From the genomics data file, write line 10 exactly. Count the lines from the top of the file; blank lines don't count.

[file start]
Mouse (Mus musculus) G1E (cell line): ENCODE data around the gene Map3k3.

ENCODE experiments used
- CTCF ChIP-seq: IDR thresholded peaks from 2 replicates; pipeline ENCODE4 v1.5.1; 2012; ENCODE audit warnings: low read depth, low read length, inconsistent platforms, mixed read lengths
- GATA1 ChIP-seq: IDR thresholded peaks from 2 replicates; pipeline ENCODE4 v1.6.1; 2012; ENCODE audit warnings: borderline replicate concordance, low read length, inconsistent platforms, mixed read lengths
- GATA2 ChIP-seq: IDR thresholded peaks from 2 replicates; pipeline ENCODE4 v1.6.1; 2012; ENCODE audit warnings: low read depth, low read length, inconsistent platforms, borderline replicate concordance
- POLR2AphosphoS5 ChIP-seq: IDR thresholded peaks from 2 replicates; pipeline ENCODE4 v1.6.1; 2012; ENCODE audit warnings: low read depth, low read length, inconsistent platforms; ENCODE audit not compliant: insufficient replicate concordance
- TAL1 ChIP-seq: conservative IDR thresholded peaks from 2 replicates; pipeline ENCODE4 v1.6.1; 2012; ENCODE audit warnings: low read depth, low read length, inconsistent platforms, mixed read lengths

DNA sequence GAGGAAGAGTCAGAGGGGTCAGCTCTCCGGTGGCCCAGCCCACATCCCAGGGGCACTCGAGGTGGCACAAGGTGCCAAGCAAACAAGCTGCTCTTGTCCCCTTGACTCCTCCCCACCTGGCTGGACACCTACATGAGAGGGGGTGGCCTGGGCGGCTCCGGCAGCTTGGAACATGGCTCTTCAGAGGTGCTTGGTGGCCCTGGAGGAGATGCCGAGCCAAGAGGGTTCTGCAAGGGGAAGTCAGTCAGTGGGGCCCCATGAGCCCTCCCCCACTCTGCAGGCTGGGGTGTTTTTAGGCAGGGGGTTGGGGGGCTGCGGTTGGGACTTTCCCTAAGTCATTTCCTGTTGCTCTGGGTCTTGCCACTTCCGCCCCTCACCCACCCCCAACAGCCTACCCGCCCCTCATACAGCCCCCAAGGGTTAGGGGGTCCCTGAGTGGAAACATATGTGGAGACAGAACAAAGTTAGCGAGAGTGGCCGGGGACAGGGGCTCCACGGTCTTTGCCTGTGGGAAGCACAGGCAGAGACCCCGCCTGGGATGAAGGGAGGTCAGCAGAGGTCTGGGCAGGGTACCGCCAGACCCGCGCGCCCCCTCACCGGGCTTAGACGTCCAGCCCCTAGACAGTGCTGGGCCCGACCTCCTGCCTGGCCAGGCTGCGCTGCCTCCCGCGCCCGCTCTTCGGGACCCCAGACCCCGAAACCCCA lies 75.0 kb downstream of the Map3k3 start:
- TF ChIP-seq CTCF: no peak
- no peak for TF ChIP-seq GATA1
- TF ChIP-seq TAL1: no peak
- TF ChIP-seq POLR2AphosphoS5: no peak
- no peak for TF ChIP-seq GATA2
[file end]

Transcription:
- no peak for TF ChIP-seq GATA1